Orthodoxy in the World: The Imperial Church

This is the 6th blog in this introductory series to the Orthodox Faith.  The First blog is The First blog is Orthodoxy in the World & Light to the World.  The previous blog is Orthodoxy in the World: The Age of the Ecumenical Councils.      

The Church in the empire organized itself along secular governing lines.  Bishops who originally were in every Christian town eventually took over larger territories, and instead of being the head of one church community came to be the head of several churches within their territory.   The bishops themselves in a larger territory met together under the presidency of a Metropolitan (the bishop of the largest territorial city).   In turn the Metropolitans came under one of the five patriarchates (Rome, Constantinople, Alexandria, Antioch and Jerusalem).  This system fit nicely into the conciliar thinking that had become accepted by the Christians.

St. Anthony the Great

            Not all Christians however were comfortable in the imperial Church.   Evan as Christianity grew accustomed to being the official state religion of the empire,  numerous Christians rebelled against what they saw as a compromised Christianity.   These Christians felt that the days of persecution were really the normative period for Christianity, and they tended to see the wealthier and cultural Christianity of the empire as in fact a betrayal of true Christian evangelical living.  Many of these Christians fled the cities of the empire to form small Christian communities in the deserts and wastelands, where they could live the Gospel life in simplicity and without imperial domination.   These Christians were the monks and nuns of the Church.   And their call to a life of self denial, self sacrifice, asceticism, simplicity and prayer became in its own way another form of “normative” Christianity for later generations of Eastern Christians.

Next:  The Spread of Orthodoxy in the World

St. John the Forerunner: Suffering for Truth Joyously

Orthodoxy proclaims that St. John the Forerunner suffered for the Truth joyously. So, what is this truth for which he suffered?

“If man in his religious life adopts the course of rational research, his approach to the world will inevitably be pantheistic. Every time the theologizing mind essays of its own strength to know the truth about God, whether or not it understands, fatally it falls into the same error in which science and philosophy and pantheism are sunk—intuiting truth as ‘WHAT’. Truth as ‘WHO’ is never arrived at through reason. God as ‘WHO’ can be known only through communion in being—that is, only by the Holy Spirit Staretz Silouan constantly emphasized this. The Lord spoke Himself of it thus:  ‘If a man love me, he will keep my words:  and my Father will love him, and we will come unto him, and make our abode with him … The Comforter, which is the Holy Ghost, whom the Father will send in my name, he shall teach you all things.’” (Archimandrite Sophrony, St. Silouan the Athonite, pg. 112)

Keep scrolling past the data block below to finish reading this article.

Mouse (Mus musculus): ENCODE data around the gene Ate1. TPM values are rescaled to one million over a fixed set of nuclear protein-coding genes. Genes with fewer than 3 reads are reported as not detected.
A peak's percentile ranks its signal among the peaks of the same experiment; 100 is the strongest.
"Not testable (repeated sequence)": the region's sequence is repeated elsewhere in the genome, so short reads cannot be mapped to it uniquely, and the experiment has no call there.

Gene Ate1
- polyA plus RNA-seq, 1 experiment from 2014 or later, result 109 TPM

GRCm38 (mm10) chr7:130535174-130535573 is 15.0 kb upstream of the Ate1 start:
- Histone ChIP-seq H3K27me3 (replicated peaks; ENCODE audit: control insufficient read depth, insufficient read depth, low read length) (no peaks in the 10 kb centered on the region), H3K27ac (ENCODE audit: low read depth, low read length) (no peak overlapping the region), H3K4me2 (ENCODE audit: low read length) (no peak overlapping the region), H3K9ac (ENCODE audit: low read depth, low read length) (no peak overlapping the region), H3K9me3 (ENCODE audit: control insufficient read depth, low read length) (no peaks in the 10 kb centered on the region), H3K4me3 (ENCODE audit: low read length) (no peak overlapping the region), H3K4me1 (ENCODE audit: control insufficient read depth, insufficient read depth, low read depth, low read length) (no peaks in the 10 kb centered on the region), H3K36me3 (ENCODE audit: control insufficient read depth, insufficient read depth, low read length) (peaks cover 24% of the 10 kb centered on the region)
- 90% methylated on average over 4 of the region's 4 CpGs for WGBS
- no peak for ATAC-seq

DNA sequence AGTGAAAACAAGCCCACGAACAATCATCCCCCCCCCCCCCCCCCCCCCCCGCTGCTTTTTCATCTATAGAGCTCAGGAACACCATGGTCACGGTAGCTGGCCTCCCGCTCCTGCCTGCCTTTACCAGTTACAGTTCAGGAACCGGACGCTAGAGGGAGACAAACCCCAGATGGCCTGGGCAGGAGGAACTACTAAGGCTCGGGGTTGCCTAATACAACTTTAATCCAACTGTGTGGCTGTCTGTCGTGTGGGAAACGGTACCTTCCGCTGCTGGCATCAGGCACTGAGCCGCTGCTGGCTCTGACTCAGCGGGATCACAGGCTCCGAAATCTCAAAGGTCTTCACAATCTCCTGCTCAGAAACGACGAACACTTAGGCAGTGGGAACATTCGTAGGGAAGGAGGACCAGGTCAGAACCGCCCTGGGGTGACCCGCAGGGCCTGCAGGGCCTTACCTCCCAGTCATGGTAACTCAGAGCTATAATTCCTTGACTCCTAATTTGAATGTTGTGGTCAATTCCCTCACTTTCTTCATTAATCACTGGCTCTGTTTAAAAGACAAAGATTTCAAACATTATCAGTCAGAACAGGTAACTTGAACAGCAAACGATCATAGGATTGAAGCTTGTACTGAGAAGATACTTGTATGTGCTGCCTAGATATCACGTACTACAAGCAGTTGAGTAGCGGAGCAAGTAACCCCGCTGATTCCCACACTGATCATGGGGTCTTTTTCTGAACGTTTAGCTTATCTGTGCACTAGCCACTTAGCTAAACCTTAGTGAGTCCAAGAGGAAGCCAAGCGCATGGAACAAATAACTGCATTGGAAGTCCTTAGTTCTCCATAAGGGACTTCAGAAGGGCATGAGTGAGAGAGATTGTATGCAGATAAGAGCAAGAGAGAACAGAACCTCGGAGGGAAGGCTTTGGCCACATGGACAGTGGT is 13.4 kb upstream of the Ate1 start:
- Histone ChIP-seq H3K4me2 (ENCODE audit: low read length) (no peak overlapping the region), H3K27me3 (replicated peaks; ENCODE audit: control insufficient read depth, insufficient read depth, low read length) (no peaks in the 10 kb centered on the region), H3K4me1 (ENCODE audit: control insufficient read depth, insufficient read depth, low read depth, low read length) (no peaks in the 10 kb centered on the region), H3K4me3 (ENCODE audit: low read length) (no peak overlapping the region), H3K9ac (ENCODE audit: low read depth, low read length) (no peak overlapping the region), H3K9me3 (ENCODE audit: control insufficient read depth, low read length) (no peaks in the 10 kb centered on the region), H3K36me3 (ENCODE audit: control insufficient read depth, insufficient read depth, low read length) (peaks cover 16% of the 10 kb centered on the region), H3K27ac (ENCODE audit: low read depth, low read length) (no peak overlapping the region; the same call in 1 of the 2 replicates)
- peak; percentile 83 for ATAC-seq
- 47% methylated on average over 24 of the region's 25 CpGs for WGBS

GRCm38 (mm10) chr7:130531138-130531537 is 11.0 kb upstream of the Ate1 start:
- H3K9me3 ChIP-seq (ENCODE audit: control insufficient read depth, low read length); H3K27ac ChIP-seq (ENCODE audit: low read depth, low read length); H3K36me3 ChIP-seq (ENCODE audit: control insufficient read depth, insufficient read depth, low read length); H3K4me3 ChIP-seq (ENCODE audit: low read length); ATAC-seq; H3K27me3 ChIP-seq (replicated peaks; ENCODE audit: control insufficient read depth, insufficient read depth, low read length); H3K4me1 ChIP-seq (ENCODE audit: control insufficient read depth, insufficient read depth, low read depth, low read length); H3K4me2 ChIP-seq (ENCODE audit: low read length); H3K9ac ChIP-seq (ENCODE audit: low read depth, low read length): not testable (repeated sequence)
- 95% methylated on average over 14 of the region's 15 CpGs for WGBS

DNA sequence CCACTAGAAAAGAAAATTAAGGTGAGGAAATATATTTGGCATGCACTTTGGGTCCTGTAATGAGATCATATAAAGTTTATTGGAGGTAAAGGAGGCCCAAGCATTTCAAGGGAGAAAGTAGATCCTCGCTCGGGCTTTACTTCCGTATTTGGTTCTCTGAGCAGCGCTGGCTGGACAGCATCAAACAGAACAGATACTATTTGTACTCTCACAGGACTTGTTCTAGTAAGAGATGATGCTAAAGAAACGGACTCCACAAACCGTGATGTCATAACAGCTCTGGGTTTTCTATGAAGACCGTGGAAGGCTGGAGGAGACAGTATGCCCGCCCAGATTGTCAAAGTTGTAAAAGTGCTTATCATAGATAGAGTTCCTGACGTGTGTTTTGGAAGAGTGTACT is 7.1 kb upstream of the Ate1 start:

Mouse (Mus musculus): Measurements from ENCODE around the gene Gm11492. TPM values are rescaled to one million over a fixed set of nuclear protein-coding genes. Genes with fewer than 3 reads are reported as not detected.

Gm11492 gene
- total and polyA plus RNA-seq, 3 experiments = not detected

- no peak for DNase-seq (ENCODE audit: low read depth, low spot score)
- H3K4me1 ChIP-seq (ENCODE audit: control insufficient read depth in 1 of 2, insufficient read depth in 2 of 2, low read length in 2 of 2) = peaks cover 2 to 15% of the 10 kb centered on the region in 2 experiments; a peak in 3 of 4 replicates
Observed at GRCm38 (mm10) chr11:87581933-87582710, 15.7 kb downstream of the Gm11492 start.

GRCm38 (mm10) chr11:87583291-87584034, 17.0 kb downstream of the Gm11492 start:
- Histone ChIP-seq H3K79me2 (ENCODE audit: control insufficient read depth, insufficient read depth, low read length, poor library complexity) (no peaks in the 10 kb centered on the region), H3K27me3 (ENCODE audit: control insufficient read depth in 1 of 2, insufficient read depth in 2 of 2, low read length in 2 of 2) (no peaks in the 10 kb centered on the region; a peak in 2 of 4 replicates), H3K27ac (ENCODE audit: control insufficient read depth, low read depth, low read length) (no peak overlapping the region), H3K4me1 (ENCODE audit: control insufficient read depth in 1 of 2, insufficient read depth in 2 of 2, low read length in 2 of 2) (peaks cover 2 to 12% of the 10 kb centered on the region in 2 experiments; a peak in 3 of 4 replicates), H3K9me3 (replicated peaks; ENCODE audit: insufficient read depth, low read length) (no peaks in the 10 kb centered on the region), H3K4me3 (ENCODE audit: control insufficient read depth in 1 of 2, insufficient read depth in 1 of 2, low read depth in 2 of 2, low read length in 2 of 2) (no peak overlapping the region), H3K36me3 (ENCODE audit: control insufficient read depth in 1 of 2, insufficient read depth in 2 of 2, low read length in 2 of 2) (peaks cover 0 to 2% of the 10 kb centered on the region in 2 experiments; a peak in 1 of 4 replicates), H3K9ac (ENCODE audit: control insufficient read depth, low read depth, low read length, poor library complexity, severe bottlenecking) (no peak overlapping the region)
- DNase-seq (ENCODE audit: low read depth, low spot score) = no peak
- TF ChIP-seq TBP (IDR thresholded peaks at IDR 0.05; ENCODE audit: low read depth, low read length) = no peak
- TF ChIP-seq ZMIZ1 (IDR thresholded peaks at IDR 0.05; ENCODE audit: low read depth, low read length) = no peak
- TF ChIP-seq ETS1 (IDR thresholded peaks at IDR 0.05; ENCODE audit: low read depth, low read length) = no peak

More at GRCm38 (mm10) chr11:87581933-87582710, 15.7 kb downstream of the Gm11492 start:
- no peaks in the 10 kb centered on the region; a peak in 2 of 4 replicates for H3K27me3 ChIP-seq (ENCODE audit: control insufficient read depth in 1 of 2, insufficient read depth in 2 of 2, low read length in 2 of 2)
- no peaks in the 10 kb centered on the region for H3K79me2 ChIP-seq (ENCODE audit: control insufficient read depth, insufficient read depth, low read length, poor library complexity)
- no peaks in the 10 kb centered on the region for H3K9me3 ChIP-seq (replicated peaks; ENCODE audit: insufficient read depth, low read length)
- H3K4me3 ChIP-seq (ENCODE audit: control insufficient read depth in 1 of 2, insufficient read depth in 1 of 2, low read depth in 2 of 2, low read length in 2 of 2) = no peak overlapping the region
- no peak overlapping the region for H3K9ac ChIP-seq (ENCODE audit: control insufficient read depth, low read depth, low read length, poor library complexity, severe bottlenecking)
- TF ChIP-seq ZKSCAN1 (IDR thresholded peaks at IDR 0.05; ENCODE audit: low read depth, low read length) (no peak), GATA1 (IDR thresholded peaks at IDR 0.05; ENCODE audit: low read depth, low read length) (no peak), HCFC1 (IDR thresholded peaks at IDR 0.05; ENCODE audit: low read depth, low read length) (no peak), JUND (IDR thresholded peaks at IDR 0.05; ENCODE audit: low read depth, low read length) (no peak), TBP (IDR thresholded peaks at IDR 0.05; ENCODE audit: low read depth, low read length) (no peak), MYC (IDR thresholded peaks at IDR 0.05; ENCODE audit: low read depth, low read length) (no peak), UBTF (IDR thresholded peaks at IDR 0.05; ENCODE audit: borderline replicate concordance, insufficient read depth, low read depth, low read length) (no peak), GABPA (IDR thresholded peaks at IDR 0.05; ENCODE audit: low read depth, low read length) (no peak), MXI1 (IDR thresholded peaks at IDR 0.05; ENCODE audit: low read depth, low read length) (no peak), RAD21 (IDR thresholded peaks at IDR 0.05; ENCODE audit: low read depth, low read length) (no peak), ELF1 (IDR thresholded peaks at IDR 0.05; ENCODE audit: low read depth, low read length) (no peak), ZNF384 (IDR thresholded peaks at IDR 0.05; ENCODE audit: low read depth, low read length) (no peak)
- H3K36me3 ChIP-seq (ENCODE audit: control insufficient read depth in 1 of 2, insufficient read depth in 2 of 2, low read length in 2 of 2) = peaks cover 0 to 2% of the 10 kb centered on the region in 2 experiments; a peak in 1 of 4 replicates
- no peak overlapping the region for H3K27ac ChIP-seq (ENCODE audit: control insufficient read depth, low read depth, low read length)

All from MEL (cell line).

St. John the Forerunner: Friend of the Bridegroom

 In John 3:29, ST. JOHN THE BAPTIST  calls himself “the friend of the Bridegroom.” Jesus said no man was greater than John the Baptist (Luke 7:28).

“For there is no higher calling and no higher dignity for a man than to be the friend of the Bridegroom.  The Lord wishes to find in man a friend who would be a god according to grace, a creaturely image and likeness of God. But since the fall, when man stopped being God’s friend and became a child of wrath (see Eph. 2:3), his return to God’s friendship, his reconciliation with God, has become the express task of the divine economy of our salvation.”  (Sergius Bulgakov, The Friend of the Bridegroom, pg. 9) 

Jesus, the Son of God, came into the world seeking friendship with all who would align themselves with Him.   John the Baptist was able to consider himself a best friend to the son of God.

St. John the Forerunner

“John preached that God’s promises to the descendants of Abraham were in danger if they did not immediately commit themselves to a whole-hearted return to observance of the Covenant; and it did not matter if they were priestly aristocrats with long, distinguished genealogies preserved in the archives of the Temple or simple peasant farmers who traced their birth-rights all the way back through their families, clans, and tribal ancestors to the Patriarch Abraham … John saw his mission to call the people out into the wilderness of purification and renewal, out to the Jordan across which they had entered the land that God had promised them in the first place, to renew their Covenant with Him. In the course of their daily lives, in an era of increasing economic tensions and apprehensions about the future, they had lost sight of the only way they could survive:  a return to the observance of the Covenant that God had made with their forefathers at Sinai … John the Baptist was offering crowds of people who lived under the shadow of Rome and under the burden of Herodian control and taxation a new way to end the pain and uncertainty that plagues their daily lives. John’s baptism was not a panacea but a symbol of something much more important:  a personal pledge to return to the way of life that God had decreed for the People of Israel.”   (Richard A. Horsley and Neil Asher Silberman, The    Message and the Kingdom. pgs. 33-34)